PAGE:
clutch

[[t]klʌ̱tʃ[/t]]
clutches, clutching, clutched
1) VERB If you clutch at something or clutch something, you hold it tightly, usually because you are afraid or anxious.

[V at n] I staggered and had to clutch at a chair for support...

[V n] She was clutching a photograph.

Syn:
grasp, grip
2) N-PLURAL: usu with poss If someone is in another person's clutches, that person has captured them or has power over them.

Tony fell into the clutches of an attractive American who introduced him to drugs...

Stojanovic escaped their clutches by jumping from a moving vehicle.

Syn:
3) N-COUNT In a vehicle, the clutch is the pedal that you press before you change gear.

Laura let out the clutch and pulled slowly away down the drive.

4) N-COUNT: oft N of n A clutch of eggs is a number of eggs laid by a bird at one time.

...the second clutch of eggs.

5) N-COUNT: N of n A clutch of people or things is a small group of them. [WRITTEN]

The party has attracted a clutch of young southern liberals.

...a clutch of songs about adolescent experiences.

6) to clutch at strawssee straw

English dictionary. 2008.

Synonyms:

Look at other dictionaries:

  • Clutch — Жанры Стоунер рок Хардкор Хард рок Фанк метал Блюз рок Годы 1990 настоящее время …   Википедия

  • Clutch — Clutch, v. t. [imp. & p. p. {Clutched} (kl[u^]cht); p. pr. & vb. n. {Clutching}.] [OE. clucchen. See {Clutch}, n.] 1. To seize, clasp, or grip with the hand, hands, or claws; often figuratively; as, to clutch power. [1913 Webster] A man may set… …   The Collaborative International Dictionary of English

  • Clutch — (kl[u^]ch; 224), n. [OE. cloche, cloke, claw, Scot. clook, cleuck, also OE. cleche claw, clechen, cleken, to seize; cf. AS. gel[ae]ccan (where ge is a prefix) to seize. Cf. {Latch} a catch.] 1. A gripe or clinching with, or as with, the fingers… …   The Collaborative International Dictionary of English

  • Clutch — en concierto en Minneapolis, 2007 Datos generales Origen Germantown, Maryland …   Wikipedia Español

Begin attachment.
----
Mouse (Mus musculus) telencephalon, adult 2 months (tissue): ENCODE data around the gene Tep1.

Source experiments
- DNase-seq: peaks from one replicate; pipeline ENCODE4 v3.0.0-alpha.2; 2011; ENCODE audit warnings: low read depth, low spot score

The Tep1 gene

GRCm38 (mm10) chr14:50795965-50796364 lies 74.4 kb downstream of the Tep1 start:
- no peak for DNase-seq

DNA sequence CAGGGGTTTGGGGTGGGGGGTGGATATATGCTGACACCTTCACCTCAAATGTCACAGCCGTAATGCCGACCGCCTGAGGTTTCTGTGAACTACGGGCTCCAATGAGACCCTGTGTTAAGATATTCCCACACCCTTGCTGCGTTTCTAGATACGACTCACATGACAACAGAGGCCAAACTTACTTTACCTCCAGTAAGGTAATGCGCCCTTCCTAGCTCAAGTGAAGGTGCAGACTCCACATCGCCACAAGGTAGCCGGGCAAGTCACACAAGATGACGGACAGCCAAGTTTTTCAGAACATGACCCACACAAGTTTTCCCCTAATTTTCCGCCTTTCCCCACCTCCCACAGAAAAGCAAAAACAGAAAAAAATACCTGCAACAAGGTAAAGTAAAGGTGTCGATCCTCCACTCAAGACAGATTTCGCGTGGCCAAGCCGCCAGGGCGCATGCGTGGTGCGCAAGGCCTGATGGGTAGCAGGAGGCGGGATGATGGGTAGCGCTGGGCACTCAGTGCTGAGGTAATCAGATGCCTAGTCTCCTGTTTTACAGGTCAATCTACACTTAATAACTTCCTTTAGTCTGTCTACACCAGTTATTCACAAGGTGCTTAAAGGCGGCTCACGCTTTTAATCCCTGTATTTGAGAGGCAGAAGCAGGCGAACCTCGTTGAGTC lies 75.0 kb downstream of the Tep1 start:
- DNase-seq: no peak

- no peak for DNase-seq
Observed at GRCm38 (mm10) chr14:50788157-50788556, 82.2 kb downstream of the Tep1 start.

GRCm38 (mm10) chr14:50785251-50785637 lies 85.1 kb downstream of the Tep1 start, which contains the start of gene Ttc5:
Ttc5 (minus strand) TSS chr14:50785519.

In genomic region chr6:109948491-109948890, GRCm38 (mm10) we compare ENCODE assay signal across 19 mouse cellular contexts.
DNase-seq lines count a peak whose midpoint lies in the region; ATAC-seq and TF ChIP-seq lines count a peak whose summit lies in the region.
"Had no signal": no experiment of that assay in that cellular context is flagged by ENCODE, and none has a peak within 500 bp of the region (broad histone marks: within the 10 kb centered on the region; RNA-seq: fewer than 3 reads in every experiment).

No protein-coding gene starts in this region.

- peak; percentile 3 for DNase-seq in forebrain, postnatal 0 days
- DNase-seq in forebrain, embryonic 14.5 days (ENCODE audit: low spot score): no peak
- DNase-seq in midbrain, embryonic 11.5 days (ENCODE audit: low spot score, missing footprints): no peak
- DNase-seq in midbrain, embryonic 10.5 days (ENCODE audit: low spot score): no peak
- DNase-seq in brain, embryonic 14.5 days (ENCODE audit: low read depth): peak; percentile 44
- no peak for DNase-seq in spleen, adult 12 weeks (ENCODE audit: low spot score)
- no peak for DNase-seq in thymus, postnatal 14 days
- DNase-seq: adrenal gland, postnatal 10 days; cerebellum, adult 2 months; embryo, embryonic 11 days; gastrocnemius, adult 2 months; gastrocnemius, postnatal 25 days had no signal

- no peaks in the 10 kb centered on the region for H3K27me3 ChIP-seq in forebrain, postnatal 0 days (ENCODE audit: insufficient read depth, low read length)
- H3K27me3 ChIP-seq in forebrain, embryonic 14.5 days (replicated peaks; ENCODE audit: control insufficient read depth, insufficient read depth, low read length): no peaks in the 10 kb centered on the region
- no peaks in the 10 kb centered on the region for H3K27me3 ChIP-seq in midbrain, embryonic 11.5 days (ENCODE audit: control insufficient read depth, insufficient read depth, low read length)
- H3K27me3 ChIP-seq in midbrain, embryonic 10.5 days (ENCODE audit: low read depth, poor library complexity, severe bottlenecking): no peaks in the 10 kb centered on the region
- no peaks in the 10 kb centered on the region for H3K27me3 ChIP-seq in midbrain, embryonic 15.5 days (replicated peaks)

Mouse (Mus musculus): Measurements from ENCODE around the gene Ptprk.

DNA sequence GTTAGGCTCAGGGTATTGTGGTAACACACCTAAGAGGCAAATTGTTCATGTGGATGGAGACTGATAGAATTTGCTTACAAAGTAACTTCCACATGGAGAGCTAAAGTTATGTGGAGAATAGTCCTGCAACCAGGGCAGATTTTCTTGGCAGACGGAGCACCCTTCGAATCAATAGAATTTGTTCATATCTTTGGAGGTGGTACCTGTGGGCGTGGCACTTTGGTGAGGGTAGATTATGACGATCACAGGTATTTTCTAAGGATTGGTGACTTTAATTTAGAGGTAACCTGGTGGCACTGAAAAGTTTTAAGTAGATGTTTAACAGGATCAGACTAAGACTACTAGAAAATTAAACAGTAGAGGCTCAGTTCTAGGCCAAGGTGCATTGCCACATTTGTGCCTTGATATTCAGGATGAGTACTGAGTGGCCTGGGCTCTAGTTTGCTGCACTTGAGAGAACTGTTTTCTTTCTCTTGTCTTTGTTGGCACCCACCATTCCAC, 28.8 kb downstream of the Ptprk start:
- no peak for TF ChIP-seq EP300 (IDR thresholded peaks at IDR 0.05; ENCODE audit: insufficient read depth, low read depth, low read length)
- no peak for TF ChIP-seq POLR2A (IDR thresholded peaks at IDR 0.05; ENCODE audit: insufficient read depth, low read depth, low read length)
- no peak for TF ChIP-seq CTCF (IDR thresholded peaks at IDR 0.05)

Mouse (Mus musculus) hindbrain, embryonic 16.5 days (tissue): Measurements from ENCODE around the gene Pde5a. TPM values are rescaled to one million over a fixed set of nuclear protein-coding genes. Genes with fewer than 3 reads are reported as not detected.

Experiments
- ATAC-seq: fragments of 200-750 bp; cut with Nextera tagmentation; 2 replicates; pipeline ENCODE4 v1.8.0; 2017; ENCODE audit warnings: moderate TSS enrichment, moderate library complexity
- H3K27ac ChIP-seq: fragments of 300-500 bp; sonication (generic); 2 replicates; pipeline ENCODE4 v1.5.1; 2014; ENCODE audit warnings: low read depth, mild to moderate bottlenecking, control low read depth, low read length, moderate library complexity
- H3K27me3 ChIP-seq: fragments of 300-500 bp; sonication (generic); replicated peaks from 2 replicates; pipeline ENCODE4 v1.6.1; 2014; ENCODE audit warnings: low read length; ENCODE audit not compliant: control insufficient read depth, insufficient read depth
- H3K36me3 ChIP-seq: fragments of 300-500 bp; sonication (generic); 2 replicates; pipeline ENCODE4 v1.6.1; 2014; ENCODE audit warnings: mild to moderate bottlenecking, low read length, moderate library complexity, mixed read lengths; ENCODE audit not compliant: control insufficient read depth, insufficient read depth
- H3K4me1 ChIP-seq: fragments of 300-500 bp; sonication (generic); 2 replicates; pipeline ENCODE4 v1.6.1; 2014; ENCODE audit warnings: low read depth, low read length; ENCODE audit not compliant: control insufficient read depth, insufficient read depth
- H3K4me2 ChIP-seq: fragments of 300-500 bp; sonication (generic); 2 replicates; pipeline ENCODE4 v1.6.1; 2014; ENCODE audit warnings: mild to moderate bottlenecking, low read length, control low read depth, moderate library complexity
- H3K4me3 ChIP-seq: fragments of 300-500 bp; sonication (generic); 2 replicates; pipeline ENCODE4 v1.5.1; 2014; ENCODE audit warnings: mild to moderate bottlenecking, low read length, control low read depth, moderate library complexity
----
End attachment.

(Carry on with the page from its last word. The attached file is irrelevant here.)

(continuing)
• clutch — clutch1 or clutch bag [kluch] vt. [ME clucchen < OE clyccan, to clench (infl. in meaning by ME cloke, a claw) < IE * glek (> CLING) < base * gel : see CLIMB] 1. to grasp, seize, or snatch with a hand or claw 2. to grasp or hold… …   English World dictionary

  • clutch — ‘seize’ [14] and clutch of eggs [18] are separate words, although they may ultimately be related. The verb arose in Middle English as a variant of the now obsolete clitch, which came from Old English clyccan ‘bend, clench’. The modern sense of… …   The Hutchinson dictionary of word origins

  • clutch — clutch·man; de·clutch; un·clutch; clutch; …   English syllables

  • clutch — ‘seize’ [14] and clutch of eggs [18] are separate words, although they may ultimately be related. The verb arose in Middle English as a variant of the now obsolete clitch, which came from Old English clyccan ‘bend, clench’. The modern sense of… …   Word origins

  • Clutch — Clutch, v. i. 1. To reach (at something) as if to grasp; to catch or snatch; often followed by at. [1913 Webster] 2. to become too tense or frightened to perform properly; used sometimes with up; as, he clutched up on the exam. [PJC] …   The Collaborative International Dictionary of English

  • clutch — vb grasp, grab, *take, seize, snatch Analogous words: capture, *catch: hold, *have, possess, own clutch n *hold, grip, grasp Analogous words: seizing, grabbing, taking (see TAKE) …   New Dictionary of Synonyms

  • clutch — [n] strong hold clamp, clasp, clench, clinch, connection, coupling, grapple, grasp, grip, gripe, link; concept 190 clutch [v] grab, snatch catch, cherish, clasp, clench, clinch, cling to, collar, embrace, fasten, glom*, grapple, grasp, grip,… …   New thesaurus


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